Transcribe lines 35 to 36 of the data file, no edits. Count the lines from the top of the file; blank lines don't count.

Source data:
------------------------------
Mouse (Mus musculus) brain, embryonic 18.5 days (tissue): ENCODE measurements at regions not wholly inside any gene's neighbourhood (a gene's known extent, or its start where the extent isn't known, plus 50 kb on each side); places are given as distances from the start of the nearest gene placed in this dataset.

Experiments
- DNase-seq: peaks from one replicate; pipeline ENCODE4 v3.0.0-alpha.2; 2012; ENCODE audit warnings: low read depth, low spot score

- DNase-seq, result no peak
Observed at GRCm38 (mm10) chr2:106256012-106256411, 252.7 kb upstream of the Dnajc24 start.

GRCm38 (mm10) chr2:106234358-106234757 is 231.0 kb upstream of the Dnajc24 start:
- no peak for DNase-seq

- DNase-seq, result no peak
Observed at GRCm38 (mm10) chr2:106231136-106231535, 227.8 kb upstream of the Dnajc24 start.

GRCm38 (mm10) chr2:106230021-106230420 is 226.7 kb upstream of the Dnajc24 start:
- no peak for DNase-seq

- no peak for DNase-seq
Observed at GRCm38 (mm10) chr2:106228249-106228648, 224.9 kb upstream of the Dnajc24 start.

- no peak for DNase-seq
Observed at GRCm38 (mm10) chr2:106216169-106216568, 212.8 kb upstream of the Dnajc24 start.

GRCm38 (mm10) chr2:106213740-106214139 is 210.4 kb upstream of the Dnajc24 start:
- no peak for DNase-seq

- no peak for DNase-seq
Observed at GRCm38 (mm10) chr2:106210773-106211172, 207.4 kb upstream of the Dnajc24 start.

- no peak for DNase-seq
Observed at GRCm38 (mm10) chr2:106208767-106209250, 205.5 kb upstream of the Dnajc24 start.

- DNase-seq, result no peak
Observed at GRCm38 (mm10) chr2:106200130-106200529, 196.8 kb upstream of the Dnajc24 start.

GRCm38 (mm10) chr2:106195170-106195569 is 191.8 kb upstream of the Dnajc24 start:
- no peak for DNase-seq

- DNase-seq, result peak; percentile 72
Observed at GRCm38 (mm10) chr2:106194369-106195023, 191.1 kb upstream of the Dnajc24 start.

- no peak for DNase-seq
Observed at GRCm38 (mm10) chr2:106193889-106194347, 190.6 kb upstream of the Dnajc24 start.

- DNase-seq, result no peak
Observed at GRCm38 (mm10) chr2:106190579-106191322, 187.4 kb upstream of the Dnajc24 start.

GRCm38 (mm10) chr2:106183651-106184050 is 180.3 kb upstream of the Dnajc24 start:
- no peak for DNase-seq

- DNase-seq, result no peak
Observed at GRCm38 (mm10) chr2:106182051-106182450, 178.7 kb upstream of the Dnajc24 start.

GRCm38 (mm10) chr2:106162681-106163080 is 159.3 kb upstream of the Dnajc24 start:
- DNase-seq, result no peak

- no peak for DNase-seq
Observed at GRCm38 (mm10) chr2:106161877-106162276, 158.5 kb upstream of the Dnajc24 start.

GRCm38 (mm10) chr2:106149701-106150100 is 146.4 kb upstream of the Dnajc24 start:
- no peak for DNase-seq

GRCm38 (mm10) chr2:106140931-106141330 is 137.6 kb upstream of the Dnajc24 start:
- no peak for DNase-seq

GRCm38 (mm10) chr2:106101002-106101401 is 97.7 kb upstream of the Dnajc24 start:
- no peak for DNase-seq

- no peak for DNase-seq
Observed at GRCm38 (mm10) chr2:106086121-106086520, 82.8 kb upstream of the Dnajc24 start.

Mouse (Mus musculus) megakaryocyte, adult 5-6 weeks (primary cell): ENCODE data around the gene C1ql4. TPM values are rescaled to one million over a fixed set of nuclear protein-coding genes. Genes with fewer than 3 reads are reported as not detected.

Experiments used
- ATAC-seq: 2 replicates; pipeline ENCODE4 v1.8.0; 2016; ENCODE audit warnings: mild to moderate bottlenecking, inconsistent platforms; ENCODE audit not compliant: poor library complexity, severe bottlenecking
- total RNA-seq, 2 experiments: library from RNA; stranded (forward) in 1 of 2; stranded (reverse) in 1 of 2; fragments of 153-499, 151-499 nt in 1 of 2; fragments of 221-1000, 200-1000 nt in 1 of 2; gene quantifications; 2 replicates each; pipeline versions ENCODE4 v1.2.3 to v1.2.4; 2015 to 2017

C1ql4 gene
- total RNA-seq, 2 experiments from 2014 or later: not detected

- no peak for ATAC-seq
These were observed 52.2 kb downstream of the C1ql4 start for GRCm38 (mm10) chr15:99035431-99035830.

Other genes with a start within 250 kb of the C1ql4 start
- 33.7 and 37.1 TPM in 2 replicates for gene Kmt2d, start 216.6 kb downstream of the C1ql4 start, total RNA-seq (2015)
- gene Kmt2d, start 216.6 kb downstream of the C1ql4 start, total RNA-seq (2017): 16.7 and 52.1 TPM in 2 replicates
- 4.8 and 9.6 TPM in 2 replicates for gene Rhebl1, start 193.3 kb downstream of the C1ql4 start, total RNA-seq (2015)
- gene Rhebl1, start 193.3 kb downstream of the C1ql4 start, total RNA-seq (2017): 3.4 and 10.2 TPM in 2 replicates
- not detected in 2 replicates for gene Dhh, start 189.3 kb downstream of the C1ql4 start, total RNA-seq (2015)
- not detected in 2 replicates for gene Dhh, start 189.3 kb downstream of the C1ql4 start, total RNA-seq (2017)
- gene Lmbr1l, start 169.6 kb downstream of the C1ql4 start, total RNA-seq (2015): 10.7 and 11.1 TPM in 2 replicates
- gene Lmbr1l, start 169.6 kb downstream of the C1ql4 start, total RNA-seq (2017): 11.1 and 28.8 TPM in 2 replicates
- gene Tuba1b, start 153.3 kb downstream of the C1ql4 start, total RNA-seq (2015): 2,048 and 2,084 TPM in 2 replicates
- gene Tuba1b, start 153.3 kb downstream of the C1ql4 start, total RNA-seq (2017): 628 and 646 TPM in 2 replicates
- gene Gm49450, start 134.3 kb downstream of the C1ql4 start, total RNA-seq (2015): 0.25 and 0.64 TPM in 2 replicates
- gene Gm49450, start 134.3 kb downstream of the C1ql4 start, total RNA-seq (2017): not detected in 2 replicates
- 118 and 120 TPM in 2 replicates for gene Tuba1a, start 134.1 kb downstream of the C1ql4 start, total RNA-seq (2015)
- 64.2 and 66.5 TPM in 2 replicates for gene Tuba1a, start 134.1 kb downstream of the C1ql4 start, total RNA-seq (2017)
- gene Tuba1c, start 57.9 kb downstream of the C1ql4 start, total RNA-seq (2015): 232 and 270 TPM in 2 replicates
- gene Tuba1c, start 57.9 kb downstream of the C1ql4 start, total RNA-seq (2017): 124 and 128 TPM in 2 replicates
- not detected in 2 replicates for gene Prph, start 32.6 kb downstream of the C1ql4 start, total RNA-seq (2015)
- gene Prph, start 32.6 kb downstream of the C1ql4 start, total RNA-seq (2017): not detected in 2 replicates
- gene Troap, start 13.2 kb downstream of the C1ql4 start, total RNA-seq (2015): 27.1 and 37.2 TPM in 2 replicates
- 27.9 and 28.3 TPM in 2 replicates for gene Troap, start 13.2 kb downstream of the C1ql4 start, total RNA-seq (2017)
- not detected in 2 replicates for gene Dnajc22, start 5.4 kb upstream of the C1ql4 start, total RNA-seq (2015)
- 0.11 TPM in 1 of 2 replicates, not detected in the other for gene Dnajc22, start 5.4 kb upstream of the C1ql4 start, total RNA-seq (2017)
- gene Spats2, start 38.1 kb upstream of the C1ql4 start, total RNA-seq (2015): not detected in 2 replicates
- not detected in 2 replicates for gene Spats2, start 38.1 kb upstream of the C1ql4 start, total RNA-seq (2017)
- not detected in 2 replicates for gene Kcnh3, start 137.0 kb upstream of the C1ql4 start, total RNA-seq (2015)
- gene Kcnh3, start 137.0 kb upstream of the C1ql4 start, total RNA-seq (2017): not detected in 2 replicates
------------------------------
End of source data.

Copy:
Observed at GRCm38 (mm10) chr2:106182051-106182450, 178.7 kb upstream of the Dnajc24 start.

GRCm38 (mm10) chr2:106162681-106163080 is 159.3 kb upstream of the Dnajc24 start: